SYKESVILLE - Jeff Hash, a 29-year-old physical education teacher and field medical technician in the U.S. Navy Reserve, was ready to start another phase of his career this week.
Little more than a week had passed since Glenelg High School Athletic Director Chuck Struhar had decided the South Carroll resident was the man to take over the Howard County school's wrestling program.
Then, three days after his first meeting with the team as he prepared to begin coaching, Hash discovered his plans had changed.
"I was just about finished my weekend duty (last Sunday) at the Marine Corps Reserve Center (near Towson in Baltimore County) when I was called in and told I was one of the 29 being activated," Hash said.
Hash, a second class petty officer, is headed to a new job -- in Saudi Arabia, as part of the massive U.S. military buildup in the Persian Gulf.
"I was stunned," he said. "At the same time, I was also thinking about Glenelg High School and the wrestling team. This wasn't going to be a one-year stint. If I had done a nice job, I'm almost positive I would have been back. I felt like I was going to be there for quite a few years.
"I never actually expected to be put in this situation," said Hash, who is one of eight Carroll County teachers who could be called to active duty.
"Nobody who ever joins the military expects this to happen. But it has happened and I have to deal with it."
The Glenelg position would have been the first head coaching job for Hash, who has taught for two years at Carrolltowne Elementary School in Eldersburg. Before settling on Hash, Struhar spent two months searching for a successor to Joe Thomas, who coached the Gladiators last year but told Struhar in September he wouldn't be returning.
Hash, who grew up in Cary, a town near Raleigh, N.C. -- where he wrestled in junior high and high school -- enlisted in the Navy as a corpsman after graduating from Slippery Rock University (Pa.) in 1985.
He served three years on active duty and has reported to the reserve for monthly weekend duty while teaching at Carrolltowne. He also has been an assistant wrestling coach at Westminster High School for the past two seasons.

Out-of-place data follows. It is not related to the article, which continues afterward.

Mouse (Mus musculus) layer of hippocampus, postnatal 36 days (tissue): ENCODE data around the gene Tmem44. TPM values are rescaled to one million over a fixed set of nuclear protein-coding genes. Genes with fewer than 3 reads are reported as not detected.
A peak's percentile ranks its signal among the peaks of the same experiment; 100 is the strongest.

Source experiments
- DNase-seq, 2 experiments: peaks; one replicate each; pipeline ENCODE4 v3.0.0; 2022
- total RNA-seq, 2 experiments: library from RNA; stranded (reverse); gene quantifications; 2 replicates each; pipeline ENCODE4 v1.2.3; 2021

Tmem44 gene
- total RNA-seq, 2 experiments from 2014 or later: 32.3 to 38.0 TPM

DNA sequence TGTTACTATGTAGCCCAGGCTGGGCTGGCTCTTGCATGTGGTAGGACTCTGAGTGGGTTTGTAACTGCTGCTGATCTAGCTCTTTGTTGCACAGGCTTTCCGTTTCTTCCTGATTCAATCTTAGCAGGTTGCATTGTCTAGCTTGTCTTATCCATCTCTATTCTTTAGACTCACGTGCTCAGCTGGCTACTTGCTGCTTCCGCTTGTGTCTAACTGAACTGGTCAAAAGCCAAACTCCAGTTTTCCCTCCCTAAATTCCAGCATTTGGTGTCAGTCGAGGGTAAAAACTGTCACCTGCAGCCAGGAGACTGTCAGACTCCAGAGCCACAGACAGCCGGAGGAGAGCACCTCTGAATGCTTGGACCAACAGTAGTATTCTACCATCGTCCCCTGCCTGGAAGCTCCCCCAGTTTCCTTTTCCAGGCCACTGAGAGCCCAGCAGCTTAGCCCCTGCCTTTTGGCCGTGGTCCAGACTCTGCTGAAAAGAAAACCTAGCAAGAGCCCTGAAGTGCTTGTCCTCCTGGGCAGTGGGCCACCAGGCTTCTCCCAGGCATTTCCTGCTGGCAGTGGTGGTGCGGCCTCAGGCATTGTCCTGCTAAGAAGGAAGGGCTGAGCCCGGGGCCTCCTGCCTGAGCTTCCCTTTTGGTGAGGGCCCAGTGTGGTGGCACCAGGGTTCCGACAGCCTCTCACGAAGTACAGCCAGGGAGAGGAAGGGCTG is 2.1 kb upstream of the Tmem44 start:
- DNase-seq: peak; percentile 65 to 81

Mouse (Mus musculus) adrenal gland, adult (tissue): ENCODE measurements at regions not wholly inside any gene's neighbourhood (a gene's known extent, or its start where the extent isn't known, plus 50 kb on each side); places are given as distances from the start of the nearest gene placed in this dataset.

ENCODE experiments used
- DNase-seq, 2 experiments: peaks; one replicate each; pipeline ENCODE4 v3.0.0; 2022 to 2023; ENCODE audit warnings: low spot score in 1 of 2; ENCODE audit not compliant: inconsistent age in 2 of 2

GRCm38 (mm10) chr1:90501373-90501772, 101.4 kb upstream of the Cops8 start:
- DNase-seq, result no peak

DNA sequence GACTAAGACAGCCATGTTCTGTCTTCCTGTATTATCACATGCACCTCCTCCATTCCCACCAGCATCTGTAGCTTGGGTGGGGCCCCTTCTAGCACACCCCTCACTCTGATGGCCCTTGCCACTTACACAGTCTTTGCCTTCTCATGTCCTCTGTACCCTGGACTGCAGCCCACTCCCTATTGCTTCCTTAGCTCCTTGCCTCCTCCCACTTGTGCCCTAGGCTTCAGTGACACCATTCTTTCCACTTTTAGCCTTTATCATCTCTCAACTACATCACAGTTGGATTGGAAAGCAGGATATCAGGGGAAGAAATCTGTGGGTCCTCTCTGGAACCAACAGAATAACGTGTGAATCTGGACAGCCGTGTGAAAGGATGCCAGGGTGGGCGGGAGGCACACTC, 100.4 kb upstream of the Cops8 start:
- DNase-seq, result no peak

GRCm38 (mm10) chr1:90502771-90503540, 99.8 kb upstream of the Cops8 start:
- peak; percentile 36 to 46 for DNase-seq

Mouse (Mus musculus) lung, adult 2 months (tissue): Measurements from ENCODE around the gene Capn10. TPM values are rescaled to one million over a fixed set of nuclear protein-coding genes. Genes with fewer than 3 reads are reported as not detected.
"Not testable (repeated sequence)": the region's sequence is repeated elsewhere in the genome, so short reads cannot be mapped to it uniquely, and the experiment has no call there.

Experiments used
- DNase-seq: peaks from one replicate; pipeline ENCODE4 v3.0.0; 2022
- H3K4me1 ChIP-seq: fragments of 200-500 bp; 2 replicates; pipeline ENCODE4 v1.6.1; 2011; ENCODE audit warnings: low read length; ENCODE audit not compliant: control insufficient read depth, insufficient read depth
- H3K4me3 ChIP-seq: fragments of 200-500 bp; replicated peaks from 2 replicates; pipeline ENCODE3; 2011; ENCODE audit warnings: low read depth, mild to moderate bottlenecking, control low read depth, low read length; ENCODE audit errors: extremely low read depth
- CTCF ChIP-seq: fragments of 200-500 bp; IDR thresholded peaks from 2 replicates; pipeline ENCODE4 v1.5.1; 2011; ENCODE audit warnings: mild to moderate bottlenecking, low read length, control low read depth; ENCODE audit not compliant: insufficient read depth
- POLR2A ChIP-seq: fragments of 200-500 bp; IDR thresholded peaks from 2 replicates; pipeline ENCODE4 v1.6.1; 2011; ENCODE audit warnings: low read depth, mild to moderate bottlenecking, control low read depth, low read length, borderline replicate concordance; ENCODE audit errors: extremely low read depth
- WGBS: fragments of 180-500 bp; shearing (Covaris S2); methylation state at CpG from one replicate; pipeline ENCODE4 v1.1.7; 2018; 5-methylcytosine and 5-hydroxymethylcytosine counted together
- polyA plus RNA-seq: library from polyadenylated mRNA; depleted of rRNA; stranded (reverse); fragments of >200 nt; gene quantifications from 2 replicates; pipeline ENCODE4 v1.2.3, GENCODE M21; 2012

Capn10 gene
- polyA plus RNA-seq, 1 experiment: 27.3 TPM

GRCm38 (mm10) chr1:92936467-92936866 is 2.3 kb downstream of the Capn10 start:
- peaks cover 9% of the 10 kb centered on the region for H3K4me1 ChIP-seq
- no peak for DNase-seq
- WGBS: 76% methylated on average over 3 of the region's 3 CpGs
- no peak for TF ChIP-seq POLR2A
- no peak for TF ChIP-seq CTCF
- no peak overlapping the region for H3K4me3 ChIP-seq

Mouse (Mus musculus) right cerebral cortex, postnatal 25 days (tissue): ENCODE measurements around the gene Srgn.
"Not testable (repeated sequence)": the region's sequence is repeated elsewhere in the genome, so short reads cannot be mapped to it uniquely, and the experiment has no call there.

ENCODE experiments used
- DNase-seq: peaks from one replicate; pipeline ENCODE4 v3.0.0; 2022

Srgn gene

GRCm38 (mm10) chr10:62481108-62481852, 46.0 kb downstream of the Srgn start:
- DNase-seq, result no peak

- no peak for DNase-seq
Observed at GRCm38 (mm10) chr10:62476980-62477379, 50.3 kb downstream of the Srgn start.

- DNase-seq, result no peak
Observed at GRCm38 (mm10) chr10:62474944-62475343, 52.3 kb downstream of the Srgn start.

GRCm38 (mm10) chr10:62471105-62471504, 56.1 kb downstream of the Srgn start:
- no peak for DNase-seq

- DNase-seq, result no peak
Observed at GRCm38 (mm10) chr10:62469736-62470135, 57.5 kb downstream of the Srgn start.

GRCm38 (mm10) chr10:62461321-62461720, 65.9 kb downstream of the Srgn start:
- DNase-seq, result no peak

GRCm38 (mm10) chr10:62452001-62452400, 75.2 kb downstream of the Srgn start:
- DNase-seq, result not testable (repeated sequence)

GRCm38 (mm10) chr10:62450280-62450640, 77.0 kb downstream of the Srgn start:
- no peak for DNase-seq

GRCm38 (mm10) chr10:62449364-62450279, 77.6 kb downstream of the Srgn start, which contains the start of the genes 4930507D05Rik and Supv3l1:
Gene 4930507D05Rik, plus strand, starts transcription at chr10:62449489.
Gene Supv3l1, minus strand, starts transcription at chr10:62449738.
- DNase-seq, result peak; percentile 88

"We were patient, and we got the coach we wanted," said Struhar, who had to conduct a hasty one-week search for Hash's replacement.
Struhar chose Brian Chadwick, a 27-year-old electrician who was a successful wrestler at Oakland Mills High, to take over the Gladiators coaching position. Wrestling practice begins tomorrow.
Chadwick, a 1981 graduate of Oakland Mills, wrestled for four years under former Scorpions coach Steve Carnahan. He finished second in the county and the region at 105 pounds as a junior, before winning both 105-pound titles as a senior.
"I feel bad for Jeff. I feel bad for the kids. They had a good first meeting," Struhar said. "Finding people who match up with the school and the community is tough. We all felt comfortable."
Hash, who lives in Sykesville with his wife, Melissa, left yesterday with the Fourth Marine Division for Camp Pendleton in Oceanside, Calif.
After approximately three weeks of training, Hash, will sail to Saudi Arabia to reinforce the Fifth Marine Expeditionary Brigade. He expects to arrive around Christmas. Adjusting to the heat there will be eased by training in California and by Hash's own personal training, mostly running, which began last summer when he was given initial notice.
"My wife was pretty devastated," said Hash, who spent last week tying up personal and financial ends. One of his chores involved meeting with the Glenelg team Thursday to inform them of his reassignment.
"Their reaction was one of discouragement and disappointment," Hash said. "The first time we met it was only for an hour and I felt a real bond. I think they had their sights set on a positive and rewarding season.
"But I told them I had a job to do and I intended to do it," he said. "I also told them I'd write them, because I'd be wondering how they're doing.
I'll be back. It won't be this year, but it will be next year."
Then he said, "Hopefully, I'll be back with all of the pieces. My job is critical, and if war breaks out, it's going to be bloody. There will be a lot of casualties."
Contributing writer Staff writer Greg Tasker contributed to this article.